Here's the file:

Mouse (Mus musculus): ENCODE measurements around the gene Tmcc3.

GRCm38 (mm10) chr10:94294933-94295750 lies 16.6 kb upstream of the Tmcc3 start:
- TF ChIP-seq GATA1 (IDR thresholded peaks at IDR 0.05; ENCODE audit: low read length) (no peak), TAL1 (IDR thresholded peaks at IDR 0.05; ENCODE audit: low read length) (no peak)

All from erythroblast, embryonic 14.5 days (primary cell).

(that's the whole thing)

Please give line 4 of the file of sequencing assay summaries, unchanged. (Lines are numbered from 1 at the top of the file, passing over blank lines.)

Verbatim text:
All from erythroblast, embryonic 14.5 days (primary cell).